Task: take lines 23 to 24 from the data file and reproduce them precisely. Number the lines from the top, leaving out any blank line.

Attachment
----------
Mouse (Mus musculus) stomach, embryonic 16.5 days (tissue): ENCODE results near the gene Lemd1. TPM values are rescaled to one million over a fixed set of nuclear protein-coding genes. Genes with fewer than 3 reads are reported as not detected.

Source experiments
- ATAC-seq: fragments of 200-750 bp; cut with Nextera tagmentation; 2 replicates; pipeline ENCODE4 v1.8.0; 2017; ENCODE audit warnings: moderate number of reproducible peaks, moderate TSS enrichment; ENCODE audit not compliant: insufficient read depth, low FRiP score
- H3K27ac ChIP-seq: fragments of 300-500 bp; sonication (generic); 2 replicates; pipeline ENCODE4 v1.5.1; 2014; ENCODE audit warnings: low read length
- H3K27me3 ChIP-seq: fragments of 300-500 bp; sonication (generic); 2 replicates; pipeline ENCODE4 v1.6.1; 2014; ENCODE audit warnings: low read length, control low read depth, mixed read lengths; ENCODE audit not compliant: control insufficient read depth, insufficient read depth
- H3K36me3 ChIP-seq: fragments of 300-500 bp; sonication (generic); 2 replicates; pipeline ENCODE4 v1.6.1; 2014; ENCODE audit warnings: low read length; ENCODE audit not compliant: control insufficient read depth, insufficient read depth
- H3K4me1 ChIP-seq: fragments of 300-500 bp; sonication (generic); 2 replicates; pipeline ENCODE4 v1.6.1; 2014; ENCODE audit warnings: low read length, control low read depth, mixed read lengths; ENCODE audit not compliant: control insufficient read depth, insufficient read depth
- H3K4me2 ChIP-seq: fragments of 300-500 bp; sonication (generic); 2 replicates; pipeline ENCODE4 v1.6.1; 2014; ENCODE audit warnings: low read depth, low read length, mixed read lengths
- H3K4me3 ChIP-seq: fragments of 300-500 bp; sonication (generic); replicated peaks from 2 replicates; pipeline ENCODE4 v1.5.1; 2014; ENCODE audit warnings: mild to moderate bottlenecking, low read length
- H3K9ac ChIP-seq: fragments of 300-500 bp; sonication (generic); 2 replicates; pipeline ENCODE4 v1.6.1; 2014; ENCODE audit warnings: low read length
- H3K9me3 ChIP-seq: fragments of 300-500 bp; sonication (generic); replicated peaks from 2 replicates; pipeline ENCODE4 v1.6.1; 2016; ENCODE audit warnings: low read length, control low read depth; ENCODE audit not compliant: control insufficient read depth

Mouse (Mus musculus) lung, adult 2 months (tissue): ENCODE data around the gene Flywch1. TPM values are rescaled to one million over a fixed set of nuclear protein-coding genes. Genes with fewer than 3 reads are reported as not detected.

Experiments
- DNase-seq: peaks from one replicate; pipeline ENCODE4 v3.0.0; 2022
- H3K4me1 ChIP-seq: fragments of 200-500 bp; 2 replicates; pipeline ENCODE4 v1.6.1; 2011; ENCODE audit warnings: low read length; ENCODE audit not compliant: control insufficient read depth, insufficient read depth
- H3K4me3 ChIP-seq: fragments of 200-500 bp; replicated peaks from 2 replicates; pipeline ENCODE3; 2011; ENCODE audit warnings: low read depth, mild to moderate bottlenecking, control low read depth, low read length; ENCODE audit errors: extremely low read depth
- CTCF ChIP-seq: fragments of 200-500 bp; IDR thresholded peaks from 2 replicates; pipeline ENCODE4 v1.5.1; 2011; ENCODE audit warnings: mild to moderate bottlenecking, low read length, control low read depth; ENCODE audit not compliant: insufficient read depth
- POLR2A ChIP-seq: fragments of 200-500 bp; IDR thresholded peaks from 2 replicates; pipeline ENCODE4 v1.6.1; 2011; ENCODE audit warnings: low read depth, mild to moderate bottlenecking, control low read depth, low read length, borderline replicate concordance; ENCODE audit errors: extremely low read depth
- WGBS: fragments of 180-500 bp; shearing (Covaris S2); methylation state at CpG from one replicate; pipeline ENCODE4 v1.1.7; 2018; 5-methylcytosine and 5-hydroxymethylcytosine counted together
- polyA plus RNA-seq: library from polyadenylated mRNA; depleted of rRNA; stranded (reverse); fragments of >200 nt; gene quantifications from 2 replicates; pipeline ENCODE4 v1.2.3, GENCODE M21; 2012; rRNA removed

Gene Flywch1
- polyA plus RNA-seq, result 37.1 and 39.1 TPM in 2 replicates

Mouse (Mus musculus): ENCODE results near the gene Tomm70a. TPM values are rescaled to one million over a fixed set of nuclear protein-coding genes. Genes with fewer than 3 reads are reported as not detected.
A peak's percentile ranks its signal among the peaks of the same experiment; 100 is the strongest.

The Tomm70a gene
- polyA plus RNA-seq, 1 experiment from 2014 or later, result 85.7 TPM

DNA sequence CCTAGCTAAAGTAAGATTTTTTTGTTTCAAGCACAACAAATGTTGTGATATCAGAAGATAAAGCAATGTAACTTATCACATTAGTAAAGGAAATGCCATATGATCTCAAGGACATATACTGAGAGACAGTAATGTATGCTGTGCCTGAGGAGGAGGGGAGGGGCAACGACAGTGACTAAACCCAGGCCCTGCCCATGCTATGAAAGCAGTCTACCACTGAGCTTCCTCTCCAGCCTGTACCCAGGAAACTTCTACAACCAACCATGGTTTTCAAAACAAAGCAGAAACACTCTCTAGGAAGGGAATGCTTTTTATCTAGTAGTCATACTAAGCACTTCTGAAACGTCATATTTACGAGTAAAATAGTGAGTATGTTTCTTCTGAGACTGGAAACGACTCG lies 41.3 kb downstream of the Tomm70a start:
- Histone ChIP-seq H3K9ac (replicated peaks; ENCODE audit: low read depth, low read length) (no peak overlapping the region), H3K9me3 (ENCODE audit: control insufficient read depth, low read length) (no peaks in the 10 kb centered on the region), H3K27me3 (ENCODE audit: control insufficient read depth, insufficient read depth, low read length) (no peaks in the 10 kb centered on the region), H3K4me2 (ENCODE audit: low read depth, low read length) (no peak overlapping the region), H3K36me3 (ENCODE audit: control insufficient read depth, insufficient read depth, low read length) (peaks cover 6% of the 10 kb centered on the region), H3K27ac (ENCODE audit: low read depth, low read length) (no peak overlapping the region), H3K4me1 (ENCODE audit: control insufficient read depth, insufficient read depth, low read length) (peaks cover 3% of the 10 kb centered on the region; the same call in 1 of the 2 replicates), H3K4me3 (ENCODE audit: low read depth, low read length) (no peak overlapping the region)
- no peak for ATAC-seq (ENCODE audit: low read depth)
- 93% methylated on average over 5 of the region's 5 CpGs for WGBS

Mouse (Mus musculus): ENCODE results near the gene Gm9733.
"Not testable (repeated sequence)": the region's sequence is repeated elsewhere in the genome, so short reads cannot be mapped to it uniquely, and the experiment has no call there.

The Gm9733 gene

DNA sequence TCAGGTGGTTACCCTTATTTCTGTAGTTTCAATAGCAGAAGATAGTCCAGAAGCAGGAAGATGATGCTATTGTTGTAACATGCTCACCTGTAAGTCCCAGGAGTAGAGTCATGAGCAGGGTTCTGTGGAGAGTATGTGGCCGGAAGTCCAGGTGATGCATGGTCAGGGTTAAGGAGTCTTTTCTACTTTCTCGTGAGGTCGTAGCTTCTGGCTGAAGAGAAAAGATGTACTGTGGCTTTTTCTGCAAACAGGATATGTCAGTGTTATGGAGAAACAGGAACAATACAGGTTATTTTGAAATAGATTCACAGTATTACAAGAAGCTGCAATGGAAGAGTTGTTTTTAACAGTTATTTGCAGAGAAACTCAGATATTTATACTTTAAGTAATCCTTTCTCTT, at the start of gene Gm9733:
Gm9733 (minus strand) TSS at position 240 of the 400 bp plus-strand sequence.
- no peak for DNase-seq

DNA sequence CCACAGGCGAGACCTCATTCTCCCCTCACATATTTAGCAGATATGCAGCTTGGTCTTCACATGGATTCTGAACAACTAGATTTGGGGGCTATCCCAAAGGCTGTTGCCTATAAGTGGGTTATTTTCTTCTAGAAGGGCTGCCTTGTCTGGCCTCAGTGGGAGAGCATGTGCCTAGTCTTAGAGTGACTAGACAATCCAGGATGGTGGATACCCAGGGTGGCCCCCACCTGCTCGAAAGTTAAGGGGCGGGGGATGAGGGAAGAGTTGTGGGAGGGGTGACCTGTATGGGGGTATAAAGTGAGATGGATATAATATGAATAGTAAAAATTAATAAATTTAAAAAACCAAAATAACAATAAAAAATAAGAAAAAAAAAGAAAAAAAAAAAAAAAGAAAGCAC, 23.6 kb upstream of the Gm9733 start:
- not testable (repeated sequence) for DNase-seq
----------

Mouse (Mus musculus): ENCODE results near the gene Tomm70a. TPM values are rescaled to one million over a fixed set of nuclear protein-coding genes. Genes with fewer than 3 reads are reported as not detected.
A peak's percentile ranks its signal among the peaks of the same experiment; 100 is the strongest.